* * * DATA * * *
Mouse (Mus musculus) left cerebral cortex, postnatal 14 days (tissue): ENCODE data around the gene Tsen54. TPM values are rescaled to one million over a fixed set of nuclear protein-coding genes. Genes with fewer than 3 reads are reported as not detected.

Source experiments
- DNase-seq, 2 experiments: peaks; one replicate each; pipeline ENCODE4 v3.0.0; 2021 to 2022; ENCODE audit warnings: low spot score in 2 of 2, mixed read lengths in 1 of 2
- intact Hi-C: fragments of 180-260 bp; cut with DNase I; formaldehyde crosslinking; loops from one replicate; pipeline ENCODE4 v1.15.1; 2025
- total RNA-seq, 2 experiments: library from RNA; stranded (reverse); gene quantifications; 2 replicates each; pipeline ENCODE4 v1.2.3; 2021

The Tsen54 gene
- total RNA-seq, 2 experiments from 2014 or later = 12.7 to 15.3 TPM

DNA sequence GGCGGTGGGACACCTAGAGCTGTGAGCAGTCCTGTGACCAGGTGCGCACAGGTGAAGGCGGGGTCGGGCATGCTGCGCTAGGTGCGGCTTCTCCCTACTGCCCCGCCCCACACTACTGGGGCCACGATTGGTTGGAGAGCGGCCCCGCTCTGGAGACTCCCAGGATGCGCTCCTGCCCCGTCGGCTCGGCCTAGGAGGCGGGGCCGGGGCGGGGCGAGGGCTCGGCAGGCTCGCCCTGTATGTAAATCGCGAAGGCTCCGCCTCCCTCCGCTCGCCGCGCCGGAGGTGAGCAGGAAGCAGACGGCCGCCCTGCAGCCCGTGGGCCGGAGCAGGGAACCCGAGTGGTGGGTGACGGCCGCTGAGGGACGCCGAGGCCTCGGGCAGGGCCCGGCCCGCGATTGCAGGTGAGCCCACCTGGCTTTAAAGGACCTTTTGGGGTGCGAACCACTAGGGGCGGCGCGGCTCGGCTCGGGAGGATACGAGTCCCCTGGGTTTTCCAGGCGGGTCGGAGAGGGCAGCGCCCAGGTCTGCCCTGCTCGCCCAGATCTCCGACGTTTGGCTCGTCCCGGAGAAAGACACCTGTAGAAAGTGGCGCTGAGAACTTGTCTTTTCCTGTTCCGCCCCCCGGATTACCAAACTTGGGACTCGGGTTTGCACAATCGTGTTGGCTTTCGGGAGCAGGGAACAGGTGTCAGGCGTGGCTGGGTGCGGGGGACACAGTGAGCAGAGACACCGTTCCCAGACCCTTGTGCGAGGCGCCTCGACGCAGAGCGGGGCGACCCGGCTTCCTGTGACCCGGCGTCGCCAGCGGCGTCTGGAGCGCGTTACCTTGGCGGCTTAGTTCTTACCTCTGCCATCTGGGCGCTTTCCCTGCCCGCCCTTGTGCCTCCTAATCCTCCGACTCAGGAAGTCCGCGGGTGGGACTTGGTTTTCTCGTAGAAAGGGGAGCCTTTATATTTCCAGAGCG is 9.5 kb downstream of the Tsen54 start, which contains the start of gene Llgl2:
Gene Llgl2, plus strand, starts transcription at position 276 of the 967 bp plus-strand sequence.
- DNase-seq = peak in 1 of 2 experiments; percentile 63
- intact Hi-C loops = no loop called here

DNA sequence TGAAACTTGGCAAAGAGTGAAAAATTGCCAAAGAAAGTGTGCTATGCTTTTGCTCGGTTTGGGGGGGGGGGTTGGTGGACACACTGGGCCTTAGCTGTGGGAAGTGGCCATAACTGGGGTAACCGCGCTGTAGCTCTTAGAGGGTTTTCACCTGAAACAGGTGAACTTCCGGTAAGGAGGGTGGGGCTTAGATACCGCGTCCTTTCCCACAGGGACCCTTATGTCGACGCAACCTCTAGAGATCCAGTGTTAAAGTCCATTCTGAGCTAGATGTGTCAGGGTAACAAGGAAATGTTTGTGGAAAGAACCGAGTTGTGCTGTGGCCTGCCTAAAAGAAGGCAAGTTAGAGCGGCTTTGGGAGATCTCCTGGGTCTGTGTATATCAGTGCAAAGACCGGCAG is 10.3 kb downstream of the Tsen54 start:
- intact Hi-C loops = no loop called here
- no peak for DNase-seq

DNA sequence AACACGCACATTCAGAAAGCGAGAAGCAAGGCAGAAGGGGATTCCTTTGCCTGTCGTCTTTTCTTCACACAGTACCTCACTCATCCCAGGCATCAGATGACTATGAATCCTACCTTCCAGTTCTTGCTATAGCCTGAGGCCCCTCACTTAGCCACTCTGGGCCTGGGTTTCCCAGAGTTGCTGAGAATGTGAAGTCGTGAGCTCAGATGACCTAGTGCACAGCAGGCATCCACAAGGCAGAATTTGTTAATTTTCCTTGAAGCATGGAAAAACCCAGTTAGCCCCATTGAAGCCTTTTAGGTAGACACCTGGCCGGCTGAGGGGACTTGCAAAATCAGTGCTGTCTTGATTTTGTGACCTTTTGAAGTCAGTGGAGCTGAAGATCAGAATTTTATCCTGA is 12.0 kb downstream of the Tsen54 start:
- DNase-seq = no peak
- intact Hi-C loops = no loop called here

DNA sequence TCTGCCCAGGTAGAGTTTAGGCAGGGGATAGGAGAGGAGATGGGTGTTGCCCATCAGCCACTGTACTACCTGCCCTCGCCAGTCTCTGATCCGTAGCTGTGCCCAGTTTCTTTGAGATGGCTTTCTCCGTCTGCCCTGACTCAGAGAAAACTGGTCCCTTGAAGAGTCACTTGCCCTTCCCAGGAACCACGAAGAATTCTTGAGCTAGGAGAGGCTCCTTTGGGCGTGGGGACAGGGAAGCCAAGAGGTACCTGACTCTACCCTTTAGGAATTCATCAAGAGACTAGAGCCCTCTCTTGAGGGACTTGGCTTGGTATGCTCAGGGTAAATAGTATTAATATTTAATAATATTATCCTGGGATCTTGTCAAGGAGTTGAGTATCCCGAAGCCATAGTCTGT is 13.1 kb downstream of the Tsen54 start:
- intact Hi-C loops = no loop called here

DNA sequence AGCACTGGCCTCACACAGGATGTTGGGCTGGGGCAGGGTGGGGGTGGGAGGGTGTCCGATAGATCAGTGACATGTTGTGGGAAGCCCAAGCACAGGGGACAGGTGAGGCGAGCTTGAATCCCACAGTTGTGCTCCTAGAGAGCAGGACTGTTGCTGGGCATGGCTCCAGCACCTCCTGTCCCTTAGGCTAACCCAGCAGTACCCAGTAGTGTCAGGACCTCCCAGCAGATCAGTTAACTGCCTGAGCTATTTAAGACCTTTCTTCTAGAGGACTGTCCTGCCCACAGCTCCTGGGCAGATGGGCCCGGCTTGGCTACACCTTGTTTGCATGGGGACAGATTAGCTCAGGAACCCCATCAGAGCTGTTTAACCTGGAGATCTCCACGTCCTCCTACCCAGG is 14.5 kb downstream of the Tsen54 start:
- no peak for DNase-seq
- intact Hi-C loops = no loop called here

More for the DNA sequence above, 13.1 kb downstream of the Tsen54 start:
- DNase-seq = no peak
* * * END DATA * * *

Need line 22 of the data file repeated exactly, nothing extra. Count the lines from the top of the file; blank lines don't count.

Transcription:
- intact Hi-C loops = no loop called here